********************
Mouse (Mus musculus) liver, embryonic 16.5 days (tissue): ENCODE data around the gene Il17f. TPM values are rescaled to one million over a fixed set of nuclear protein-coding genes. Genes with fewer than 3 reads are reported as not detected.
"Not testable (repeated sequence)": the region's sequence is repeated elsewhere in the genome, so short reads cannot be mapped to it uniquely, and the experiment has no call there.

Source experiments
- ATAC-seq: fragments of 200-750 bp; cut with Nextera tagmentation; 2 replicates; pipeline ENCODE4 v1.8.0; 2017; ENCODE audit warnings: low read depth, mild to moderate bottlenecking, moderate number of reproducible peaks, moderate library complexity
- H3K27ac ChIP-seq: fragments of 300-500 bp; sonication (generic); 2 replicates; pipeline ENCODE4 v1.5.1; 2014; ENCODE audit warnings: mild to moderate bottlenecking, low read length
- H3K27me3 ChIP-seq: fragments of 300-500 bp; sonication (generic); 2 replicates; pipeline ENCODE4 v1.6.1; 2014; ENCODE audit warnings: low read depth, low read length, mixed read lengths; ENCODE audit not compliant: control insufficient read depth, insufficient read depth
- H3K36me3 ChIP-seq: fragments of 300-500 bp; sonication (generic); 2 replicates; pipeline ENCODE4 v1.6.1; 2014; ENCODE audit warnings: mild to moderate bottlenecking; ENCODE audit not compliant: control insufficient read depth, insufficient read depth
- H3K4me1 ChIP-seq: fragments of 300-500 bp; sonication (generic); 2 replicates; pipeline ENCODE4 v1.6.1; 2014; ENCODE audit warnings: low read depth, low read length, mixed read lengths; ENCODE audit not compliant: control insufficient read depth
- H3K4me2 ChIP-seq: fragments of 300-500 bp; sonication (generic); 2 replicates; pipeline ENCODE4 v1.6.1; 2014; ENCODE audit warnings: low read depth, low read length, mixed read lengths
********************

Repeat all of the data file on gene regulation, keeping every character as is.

Mouse (Mus musculus) liver, embryonic 16.5 days (tissue): ENCODE data around the gene Il17f. TPM values are rescaled to one million over a fixed set of nuclear protein-coding genes. Genes with fewer than 3 reads are reported as not detected.
"Not testable (repeated sequence)": the region's sequence is repeated elsewhere in the genome, so short reads cannot be mapped to it uniquely, and the experiment has no call there.

Source experiments
- ATAC-seq: fragments of 200-750 bp; cut with Nextera tagmentation; 2 replicates; pipeline ENCODE4 v1.8.0; 2017; ENCODE audit warnings: low read depth, mild to moderate bottlenecking, moderate number of reproducible peaks, moderate library complexity
- H3K27ac ChIP-seq: fragments of 300-500 bp; sonication (generic); 2 replicates; pipeline ENCODE4 v1.5.1; 2014; ENCODE audit warnings: mild to moderate bottlenecking, low read length
- H3K27me3 ChIP-seq: fragments of 300-500 bp; sonication (generic); 2 replicates; pipeline ENCODE4 v1.6.1; 2014; ENCODE audit warnings: low read depth, low read length, mixed read lengths; ENCODE audit not compliant: control insufficient read depth, insufficient read depth
- H3K36me3 ChIP-seq: fragments of 300-500 bp; sonication (generic); 2 replicates; pipeline ENCODE4 v1.6.1; 2014; ENCODE audit warnings: mild to moderate bottlenecking; ENCODE audit not compliant: control insufficient read depth, insufficient read depth
- H3K4me1 ChIP-seq: fragments of 300-500 bp; sonication (generic); 2 replicates; pipeline ENCODE4 v1.6.1; 2014; ENCODE audit warnings: low read depth, low read length, mixed read lengths; ENCODE audit not compliant: control insufficient read depth
- H3K4me2 ChIP-seq: fragments of 300-500 bp; sonication (generic); 2 replicates; pipeline ENCODE4 v1.6.1; 2014; ENCODE audit warnings: low read depth, low read length, mixed read lengths